It was a very typical moment for modern "professional" football. I am referring to the moments when defenders grab and push the attackers with their hands. This is forbidden by the rules, but, of course, it helps to stop the attacker completely. The coach sets the task to his defenders just in that way: not to let the forward play. And defenders carry out the task very professionally by any means - pushing, grabbing with the hands and hitting on the legs. Hitting on the legs is basically understandable (there is a ball somewhere there), but grabbing with the hands... The better a forward is, the more he is not allowed to play by pushing, grabbing or just knocking down the moment of receiving the ball. That's why I often get the impression that European football players really play by the rules of American football, where you can grab, push and pull your opponent anytime. It's impossible to beat (dribble) such a defender because he's not targeting the ball (European football rules), but the player (American football rules).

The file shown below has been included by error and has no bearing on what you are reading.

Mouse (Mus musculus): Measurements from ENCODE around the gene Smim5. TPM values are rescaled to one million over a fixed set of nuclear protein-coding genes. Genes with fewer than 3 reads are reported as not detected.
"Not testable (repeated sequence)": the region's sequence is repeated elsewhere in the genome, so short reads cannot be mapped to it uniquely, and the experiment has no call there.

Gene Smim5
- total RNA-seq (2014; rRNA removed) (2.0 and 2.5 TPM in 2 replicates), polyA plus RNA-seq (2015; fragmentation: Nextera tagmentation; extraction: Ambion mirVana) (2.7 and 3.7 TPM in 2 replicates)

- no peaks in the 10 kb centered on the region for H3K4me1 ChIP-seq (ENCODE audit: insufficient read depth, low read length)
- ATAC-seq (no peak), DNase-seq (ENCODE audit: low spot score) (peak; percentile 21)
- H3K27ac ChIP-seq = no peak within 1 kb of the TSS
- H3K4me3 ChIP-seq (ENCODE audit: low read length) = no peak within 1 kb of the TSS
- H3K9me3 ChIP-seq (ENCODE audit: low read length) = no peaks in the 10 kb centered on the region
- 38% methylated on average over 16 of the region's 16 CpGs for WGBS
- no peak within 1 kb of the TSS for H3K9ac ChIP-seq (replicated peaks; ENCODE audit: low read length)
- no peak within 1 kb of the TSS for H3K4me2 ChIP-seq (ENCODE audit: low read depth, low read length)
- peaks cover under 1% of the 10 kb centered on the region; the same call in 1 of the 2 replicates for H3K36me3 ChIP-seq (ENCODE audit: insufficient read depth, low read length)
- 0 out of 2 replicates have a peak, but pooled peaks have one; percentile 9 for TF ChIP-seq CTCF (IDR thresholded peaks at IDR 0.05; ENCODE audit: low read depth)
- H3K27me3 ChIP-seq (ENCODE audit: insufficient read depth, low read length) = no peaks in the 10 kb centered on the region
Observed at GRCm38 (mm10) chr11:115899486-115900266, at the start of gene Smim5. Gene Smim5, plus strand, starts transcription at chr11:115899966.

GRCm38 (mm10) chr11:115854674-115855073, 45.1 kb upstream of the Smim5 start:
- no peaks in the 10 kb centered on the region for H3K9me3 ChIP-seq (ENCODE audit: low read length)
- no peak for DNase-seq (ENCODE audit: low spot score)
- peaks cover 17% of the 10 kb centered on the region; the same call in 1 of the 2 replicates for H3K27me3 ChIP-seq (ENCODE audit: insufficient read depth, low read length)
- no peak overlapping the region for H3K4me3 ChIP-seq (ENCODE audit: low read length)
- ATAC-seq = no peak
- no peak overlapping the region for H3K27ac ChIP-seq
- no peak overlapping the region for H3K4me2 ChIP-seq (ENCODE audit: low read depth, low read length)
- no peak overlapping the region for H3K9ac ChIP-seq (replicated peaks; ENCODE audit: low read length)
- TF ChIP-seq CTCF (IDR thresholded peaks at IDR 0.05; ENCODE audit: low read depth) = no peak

That's a kind of football I personally don’t like. American football is even more honest in this sense - you can immediately grab a player with or without the ball in a way you like. That's why I almost stopped watching football. I'm not interested in watching the football players professionally preventing other players from playing football.

I have always disliked the word "professionalism." Usually it means that something is done fast, of average quality and very expensive. In football, such “professionalism” of players leads to the loss of spectacularity.

But... The observance of the rules by football players is the direct responsibility of the match referee.

Here the 2022 World Cup showed that the referees became more unprofessional. They often make opportunistic decisions and simply cannot send a football star worth tens of millions of dollars off even for an obvious violation of the rules. This literally unties the hands of players and after everyone suffers - players, fans, referees and the game itself.
A fish rots from the head.

After watching the World Cup in Qatar, I came to the conclusion that 30-40 years ago football referees were better at making players follow the rules. In football (like in life in general) it is very important to write good rules, but it is also very important to make people follow them (unfortunately, they won't do that themselves) and here the role of the person who is put in charge of upholding the law is extremely important. Injustice can destroy any union or agreement. A lot depends on judges. They can make football game a festival and pleasure for players and spectators, or they can turn it into a stupid fight.